It was pretty interesting watching the Democrats and Republicans flub the political opportunities provided by Tuesday’s events. Uday and Qusay are dead, and nobody gets the credit.
The Democrats need to get out in front of events like these. “Of course Uday and Qusay will be found,” they should have said, along with Saddam, the WMDs, etc. “But that’s not the point. The real problem here is <insert broader problem with president’s policies and decisions>.” That way, they can blunt the president’s momentum before it even begins while keeping their issues in the public eye.
But if the Democrats frittered away a chance to stay in the news, the Republicans did worse. Put plainly, the White House should have told Centcom to shut up. They should have scheduled a late-evening presidential address so that Bush himself could declare this new developement, thereby associating himself with positive progress in the war/occupation. (Sure, it would have leaked all over the place in advance, but the images on the evening news and in the morning papers are more important than live cable news.)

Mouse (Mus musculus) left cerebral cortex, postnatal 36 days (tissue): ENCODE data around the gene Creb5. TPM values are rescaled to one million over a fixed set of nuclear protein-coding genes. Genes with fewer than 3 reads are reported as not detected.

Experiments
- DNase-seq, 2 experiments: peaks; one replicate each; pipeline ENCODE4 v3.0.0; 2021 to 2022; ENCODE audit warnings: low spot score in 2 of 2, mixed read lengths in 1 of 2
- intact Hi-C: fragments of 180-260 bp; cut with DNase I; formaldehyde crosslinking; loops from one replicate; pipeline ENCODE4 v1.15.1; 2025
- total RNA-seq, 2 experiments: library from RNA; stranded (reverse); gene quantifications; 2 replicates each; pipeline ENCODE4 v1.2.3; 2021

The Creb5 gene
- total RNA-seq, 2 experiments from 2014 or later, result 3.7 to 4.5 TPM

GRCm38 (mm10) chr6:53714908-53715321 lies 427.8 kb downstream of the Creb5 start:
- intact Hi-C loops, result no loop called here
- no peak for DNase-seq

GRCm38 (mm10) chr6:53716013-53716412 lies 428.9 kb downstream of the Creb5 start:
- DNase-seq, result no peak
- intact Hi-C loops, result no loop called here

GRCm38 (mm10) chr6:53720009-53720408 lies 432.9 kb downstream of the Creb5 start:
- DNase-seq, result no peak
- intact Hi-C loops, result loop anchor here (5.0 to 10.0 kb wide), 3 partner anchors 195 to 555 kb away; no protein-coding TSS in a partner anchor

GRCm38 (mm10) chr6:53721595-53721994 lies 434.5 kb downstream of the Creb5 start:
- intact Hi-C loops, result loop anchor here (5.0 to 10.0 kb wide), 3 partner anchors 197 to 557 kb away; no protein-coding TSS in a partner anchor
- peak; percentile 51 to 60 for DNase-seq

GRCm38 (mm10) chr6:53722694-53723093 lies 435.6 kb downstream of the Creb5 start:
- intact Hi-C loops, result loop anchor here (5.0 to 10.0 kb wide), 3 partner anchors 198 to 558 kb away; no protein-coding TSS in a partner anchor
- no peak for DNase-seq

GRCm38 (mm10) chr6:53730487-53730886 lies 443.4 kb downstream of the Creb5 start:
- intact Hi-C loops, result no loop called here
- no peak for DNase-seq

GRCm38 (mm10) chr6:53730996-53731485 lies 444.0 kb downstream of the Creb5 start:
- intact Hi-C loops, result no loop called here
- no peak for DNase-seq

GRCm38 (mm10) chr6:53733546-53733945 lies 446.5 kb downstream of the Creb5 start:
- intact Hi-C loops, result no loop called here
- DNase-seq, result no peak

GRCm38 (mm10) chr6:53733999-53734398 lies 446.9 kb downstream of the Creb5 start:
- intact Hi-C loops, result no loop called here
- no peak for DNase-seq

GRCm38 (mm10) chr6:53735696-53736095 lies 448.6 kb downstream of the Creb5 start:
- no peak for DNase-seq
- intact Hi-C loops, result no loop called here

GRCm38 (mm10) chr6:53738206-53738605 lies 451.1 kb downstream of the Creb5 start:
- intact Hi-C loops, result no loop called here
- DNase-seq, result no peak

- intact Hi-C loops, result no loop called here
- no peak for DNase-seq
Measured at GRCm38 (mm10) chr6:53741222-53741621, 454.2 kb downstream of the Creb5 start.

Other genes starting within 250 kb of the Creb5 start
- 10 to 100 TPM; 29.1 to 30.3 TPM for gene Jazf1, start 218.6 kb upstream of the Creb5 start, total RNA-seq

By passing all coverage to the military folks, the White House appeared overcautious, even nonchalant. It squandered an opportunity to rhetorically turn the tables on Bush’s Democratic critics and reiterate our broader mission in Iraq — a mission that Americans solidly support.
Had the Bushies handled this correctly, they could have made the president seem tall again, and his uranium-harping detractors seem small. Republican senators and representatives could have added to the momentum, flooding the airwaves with guest appearances and further turning the issue against the Democrats.
Bush’s poll numbers would have spiked, and the public would have found new resolve to tolerate American battlefield losses. Now, though, it already seems like old news, and with more soldiers dying in the same news cycle, the questions will continue.